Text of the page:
“’You’re probably right, but that’s not what the public is expecting — this is Hollywood and I want to give people something that’s close to what they expect”
-Steven Spielberg to Jacques Vallée
It is named, of course, after J. Allen Hynek’s system of classification. Hynek was an astronomer who worked with the United States Air Force as a scientific consultant into their studies into the UFO phenomenon, most famously Project Blue Book. Initially a staunch skeptic, Hynek’s views began to change as he investigated more and more and more cases and it became less and less easy for him to discount the credibility of the witnesses he interviewed. After a falling out with the Air Force, Hynek spent the rest of his life investigating UFO cases on a personal basis, and is considering the pioneer of scientific research into UFOs. His famous scale is as follows, in order of increasing high strangeness:
- Nocturnal Lights: Sightings of unexplained lights in the night sky.
- Daylight Discs: Sightings of disc-shaped objects during the daytime.
- Radar-Visual: Confirmed radar hits.
- Close Encounters of the First Kind: A UFO observed less than 500 feet away.
- Close Encounters of the Second Kind: A UFO, sighted less than 500 feet away, with a seemingly discernible physical effect.
- Close Encounters of the Third Kind: A UFO sighted less than 500 feet away, accompanied by sightings of animated beings.
That Steven Spielberg named a movie after Hynek’s scale (not to mention casting Hynek himself as an extra in the climactic meeting with the Mothership, along with UFOlogist Stanton Friedman, famous for his interest in the Roswell case) is well known for being the impetus for it becoming ingrained in pop consciousness. But it also reveals the extent to which Close Encounters of the Third Kind is genuinely indebted to a specific philosophy: Friedman’s presence aside, this is not actually a movie about UFOlogy. Indeed, ironically in spite of his influence on the field, Hynek was not what we’d think of today as a UFOlogist and the work he did would likely be met with some suspicion, if not outright scorn, in modern UFOlogy.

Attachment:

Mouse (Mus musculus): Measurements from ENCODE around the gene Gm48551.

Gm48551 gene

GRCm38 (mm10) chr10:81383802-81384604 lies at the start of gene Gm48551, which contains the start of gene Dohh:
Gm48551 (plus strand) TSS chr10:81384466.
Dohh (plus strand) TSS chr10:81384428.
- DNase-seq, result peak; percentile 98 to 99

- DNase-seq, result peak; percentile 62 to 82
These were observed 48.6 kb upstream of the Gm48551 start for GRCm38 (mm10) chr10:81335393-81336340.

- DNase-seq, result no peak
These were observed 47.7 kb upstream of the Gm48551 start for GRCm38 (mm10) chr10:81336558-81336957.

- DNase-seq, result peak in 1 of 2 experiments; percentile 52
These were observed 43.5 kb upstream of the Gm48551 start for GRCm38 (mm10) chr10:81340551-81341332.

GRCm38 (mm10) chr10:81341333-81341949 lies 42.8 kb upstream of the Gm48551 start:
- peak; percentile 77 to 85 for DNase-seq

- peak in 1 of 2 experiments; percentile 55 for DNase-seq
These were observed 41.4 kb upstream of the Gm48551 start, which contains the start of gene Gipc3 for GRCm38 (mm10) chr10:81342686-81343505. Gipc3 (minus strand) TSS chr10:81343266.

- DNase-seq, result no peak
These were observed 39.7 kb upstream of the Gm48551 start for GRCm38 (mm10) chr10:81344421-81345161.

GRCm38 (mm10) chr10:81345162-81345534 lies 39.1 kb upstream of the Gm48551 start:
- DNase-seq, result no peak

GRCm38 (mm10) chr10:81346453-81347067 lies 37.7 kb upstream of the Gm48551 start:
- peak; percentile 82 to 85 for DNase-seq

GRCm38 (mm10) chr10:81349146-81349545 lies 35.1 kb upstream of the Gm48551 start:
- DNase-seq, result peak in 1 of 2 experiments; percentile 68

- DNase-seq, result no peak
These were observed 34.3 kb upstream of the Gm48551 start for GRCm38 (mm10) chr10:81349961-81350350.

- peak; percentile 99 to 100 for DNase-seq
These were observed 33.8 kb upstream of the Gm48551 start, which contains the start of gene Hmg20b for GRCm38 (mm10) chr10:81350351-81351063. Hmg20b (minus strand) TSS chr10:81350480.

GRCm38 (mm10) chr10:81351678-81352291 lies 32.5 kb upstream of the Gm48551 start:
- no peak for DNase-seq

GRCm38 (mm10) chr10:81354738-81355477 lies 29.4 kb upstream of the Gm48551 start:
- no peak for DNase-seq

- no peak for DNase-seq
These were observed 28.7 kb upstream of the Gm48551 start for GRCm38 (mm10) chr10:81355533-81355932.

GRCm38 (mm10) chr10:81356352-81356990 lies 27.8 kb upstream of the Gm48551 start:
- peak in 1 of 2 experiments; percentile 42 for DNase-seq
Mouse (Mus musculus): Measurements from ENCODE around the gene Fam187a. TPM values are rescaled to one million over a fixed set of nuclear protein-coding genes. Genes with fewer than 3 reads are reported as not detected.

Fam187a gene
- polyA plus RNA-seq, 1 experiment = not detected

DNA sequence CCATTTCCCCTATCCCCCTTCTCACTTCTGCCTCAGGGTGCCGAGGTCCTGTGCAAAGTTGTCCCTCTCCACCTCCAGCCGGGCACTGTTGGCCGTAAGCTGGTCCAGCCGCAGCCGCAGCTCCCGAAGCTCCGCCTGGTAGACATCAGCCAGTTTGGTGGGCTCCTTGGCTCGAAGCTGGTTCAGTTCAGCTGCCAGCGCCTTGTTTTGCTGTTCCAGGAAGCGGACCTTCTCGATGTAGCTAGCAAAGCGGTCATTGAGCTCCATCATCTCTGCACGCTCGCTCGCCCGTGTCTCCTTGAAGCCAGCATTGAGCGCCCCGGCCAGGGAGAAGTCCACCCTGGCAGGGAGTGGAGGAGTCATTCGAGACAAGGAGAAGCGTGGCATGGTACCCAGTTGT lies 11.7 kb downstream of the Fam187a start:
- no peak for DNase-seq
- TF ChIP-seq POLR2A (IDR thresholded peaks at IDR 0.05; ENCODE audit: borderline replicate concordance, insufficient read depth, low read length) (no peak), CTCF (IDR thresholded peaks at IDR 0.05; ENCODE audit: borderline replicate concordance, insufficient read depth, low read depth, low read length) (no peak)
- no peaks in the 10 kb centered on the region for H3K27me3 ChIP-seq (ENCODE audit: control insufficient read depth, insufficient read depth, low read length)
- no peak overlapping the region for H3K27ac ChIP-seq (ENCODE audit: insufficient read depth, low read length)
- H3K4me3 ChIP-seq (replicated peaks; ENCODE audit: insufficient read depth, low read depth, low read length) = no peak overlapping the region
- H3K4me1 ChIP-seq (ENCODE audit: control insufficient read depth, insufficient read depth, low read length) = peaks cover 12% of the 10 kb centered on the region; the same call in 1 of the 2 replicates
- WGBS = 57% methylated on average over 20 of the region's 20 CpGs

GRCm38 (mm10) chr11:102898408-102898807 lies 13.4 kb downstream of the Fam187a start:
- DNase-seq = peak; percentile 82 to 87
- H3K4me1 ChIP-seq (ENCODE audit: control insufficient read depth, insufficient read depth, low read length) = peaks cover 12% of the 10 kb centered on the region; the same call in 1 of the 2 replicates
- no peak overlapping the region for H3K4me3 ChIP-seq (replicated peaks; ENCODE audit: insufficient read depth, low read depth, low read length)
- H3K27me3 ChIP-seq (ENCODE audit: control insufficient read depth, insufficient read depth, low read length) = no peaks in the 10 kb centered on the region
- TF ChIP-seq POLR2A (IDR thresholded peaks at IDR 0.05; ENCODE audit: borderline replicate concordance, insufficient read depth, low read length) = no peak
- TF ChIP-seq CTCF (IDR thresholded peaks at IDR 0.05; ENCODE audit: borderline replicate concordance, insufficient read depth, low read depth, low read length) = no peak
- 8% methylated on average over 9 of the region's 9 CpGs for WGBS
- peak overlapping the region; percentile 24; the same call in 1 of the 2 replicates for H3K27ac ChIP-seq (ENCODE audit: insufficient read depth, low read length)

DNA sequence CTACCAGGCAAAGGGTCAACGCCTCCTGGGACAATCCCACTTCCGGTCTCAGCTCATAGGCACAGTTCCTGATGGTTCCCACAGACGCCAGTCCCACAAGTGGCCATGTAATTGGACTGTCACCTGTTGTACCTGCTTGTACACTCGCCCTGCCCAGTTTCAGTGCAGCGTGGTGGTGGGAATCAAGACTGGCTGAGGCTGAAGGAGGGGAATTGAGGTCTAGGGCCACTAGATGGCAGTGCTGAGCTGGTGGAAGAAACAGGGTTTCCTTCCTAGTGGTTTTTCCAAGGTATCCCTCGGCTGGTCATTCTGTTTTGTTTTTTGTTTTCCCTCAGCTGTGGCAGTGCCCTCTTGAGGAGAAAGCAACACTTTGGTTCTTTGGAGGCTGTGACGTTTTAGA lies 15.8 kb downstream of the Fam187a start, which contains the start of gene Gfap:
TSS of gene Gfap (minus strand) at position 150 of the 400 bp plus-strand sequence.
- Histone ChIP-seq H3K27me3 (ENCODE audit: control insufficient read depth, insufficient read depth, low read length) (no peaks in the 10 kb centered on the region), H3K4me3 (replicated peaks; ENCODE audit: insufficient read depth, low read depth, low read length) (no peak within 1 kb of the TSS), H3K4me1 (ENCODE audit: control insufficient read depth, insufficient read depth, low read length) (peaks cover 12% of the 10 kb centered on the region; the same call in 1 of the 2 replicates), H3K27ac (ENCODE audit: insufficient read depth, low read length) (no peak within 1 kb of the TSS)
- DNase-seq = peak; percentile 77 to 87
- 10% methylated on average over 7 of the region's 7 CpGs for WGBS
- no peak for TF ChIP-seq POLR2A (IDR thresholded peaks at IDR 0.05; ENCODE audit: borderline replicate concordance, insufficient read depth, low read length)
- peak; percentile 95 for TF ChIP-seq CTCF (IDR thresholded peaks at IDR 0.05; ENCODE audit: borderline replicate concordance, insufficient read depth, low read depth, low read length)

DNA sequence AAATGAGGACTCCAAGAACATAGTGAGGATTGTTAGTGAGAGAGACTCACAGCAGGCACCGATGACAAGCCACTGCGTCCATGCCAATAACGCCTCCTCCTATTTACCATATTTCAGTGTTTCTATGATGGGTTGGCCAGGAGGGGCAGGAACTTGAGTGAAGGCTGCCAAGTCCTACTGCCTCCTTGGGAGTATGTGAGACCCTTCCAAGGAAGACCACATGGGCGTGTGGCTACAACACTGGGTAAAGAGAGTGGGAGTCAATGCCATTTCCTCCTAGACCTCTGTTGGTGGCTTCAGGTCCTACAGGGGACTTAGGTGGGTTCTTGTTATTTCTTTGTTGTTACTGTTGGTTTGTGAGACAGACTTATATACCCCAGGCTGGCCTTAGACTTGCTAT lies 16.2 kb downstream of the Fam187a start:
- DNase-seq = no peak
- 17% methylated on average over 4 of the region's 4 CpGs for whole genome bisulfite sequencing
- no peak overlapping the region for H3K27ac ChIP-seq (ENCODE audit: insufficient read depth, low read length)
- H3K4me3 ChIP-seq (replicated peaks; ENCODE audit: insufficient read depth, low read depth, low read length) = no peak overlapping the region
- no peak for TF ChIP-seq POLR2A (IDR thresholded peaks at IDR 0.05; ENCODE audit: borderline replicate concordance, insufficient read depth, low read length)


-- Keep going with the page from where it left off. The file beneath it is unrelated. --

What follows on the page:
No, Close Encounters of the Third Kind is a movie about spiritualism, childhood, wonder, and the sacred music of the universe. And that makes it pretty much the single most important and powerful work we’ve looked at so far.
Steven Spielberg, as a creative figure, is often criticized for his fixation on a somewhat vapid notion of “childlike wonder”, and there is something to that. Spielberg has always privileged the child’s perspective (or what he perceives a child’s perspective to be) and does seem to feel there’s something genuinely special about the way children see the world. And certainly it can be argued that starting with E.T. he begins to dutifully recite these themes as comfortable platitudes film after film. But, in regards to Close Encounters of the Third Kind in particular, two things really need to be established early on: One, though this is Spielberg’s first post-Jaws work, he’s still something of an up-and-coming filmmaker coasting on the latter film’s success.…